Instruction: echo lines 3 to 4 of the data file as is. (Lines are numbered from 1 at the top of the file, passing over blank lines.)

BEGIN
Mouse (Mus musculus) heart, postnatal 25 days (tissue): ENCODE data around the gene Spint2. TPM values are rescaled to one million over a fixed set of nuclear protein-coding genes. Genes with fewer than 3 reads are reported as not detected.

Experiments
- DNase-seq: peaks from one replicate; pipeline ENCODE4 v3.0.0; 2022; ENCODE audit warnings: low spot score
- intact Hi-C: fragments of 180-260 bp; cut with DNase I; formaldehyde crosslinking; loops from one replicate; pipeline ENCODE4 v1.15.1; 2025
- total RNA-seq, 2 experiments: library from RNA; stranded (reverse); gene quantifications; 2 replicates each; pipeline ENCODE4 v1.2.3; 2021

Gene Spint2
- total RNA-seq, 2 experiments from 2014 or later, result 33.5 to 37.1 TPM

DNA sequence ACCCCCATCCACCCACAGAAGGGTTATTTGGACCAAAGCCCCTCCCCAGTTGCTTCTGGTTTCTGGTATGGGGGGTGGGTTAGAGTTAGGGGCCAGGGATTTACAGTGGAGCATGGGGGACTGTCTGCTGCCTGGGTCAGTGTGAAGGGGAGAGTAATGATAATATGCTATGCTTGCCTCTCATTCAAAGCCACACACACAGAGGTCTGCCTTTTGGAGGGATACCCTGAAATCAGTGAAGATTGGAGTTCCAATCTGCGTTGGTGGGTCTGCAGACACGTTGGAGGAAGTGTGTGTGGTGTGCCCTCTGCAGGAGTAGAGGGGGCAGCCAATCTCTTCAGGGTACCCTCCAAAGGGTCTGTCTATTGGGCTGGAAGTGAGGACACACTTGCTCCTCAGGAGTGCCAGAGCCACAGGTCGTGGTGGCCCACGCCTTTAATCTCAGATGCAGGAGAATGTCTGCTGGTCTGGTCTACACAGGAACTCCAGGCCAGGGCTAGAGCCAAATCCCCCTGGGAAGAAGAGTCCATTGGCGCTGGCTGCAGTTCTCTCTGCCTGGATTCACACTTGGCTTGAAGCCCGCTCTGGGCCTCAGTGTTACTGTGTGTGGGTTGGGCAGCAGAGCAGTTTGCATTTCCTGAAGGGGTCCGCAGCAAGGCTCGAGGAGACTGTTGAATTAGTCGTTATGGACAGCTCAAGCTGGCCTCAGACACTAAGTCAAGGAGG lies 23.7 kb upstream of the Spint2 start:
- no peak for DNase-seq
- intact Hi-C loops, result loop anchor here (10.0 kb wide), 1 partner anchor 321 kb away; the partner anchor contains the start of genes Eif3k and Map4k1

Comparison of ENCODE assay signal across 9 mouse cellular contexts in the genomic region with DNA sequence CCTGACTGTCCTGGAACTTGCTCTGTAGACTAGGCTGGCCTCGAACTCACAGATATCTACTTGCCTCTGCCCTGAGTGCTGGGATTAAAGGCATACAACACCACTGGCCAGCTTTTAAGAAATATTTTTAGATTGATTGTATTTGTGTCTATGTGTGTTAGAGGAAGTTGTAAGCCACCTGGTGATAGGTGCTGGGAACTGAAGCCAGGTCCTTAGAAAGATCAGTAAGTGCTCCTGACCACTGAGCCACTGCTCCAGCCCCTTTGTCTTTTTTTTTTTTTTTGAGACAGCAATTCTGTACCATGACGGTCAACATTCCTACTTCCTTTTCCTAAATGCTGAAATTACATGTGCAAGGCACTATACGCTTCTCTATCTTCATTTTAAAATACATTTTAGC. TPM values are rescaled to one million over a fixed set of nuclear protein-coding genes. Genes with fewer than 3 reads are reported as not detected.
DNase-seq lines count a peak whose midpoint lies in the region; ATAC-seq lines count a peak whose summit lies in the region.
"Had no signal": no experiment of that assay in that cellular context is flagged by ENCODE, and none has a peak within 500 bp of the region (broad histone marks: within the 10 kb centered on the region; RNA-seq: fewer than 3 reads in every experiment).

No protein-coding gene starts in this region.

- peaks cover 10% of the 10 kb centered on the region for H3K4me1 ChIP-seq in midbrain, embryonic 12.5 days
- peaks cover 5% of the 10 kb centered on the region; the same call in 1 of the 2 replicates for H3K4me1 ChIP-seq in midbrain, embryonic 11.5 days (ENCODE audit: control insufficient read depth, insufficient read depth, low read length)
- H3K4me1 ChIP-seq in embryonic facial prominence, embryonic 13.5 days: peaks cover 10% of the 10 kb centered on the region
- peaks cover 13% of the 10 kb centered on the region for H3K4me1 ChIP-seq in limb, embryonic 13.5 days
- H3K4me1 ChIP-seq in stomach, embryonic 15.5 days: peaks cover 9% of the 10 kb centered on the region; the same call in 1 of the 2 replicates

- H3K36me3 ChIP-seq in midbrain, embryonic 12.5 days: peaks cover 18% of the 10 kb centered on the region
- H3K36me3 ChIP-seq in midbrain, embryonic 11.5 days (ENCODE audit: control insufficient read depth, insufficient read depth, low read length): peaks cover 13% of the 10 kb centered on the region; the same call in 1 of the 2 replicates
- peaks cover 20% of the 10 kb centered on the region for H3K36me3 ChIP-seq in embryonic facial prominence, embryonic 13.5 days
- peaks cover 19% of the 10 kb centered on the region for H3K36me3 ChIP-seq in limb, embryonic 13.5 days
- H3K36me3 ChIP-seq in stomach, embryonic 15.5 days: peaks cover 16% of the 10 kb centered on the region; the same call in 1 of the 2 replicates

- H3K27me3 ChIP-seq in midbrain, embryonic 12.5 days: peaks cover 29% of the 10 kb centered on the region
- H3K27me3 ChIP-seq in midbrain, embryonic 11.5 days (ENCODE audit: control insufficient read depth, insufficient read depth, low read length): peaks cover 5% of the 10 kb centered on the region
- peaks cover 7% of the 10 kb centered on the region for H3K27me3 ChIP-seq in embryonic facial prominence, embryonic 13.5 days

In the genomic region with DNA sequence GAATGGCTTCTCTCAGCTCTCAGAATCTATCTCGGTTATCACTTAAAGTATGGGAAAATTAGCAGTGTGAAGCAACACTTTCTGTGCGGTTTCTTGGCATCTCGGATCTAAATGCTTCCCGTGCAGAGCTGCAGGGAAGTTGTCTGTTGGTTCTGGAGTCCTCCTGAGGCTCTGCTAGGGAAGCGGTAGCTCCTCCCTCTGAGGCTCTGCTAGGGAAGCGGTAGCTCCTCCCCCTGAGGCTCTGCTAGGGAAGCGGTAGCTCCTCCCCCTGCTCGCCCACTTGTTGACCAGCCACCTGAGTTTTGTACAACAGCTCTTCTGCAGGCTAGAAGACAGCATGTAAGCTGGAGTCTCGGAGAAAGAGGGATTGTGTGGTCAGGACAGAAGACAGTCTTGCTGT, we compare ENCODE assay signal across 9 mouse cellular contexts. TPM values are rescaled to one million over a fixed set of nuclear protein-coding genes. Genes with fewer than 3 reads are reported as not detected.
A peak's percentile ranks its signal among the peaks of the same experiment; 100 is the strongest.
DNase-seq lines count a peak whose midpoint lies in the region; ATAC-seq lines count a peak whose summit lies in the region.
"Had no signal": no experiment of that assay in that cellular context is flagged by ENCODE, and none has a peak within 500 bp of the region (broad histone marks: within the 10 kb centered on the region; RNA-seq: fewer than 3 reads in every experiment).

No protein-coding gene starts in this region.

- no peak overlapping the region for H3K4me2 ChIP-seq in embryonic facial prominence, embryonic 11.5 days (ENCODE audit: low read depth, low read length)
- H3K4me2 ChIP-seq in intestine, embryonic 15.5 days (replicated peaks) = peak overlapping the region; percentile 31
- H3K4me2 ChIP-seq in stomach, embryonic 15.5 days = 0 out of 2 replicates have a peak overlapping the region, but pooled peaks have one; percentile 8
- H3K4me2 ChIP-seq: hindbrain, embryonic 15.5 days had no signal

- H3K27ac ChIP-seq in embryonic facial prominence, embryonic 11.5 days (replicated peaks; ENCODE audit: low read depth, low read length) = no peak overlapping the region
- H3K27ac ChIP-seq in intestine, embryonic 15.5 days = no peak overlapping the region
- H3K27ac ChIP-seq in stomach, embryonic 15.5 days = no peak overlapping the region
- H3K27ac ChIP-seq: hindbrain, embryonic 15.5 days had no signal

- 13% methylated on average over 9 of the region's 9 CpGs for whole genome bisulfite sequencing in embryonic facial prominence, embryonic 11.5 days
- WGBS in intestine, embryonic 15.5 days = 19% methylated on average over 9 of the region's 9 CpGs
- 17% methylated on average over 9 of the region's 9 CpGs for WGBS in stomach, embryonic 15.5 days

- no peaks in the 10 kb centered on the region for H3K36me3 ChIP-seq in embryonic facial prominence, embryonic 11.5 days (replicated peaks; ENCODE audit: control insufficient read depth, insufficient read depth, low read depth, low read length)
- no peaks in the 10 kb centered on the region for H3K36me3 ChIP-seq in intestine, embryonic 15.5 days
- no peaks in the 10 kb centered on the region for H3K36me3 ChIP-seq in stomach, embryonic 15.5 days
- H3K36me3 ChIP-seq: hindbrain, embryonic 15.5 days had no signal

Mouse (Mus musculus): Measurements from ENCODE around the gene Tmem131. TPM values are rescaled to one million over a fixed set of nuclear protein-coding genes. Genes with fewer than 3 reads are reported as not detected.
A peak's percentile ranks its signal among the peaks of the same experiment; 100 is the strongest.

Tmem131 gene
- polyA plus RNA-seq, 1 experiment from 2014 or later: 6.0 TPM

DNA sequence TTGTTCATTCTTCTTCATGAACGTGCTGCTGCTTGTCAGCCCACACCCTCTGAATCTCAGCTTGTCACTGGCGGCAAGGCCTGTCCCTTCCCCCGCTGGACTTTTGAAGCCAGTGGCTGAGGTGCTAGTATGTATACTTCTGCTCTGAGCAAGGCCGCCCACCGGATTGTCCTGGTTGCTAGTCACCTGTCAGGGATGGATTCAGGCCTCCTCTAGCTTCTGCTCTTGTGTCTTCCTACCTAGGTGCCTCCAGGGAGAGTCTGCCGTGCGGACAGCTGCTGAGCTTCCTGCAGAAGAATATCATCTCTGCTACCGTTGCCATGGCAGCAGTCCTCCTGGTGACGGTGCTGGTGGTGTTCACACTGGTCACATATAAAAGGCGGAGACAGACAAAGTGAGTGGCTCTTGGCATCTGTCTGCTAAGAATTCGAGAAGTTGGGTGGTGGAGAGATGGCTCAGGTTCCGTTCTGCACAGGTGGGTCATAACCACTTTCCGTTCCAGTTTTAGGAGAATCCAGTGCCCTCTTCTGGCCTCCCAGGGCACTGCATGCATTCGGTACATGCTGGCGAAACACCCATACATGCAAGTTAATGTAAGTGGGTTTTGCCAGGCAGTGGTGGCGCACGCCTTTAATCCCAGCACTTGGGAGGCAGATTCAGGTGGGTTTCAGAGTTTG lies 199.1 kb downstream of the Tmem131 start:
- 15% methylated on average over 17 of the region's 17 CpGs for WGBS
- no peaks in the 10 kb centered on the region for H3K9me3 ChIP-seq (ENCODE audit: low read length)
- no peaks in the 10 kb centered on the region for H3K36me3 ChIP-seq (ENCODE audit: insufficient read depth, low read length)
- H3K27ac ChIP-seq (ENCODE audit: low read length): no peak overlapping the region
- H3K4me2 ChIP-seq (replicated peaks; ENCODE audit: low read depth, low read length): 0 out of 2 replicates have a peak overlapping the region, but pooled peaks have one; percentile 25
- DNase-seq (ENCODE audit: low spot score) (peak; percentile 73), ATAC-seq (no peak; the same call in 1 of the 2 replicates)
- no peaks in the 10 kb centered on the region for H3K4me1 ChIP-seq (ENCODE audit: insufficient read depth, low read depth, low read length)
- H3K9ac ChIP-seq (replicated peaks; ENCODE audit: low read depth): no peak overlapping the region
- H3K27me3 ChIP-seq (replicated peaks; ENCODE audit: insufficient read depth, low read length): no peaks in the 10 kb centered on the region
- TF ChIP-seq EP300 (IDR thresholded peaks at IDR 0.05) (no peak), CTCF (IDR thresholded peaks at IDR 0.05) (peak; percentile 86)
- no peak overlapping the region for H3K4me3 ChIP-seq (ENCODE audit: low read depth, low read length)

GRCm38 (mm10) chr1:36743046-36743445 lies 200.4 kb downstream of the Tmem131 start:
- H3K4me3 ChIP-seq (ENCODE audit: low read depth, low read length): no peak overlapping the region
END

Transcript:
- DNase-seq: peaks from one replicate; pipeline ENCODE4 v3.0.0; 2022; ENCODE audit warnings: low spot score
- intact Hi-C: fragments of 180-260 bp; cut with DNase I; formaldehyde crosslinking; loops from one replicate; pipeline ENCODE4 v1.15.1; 2025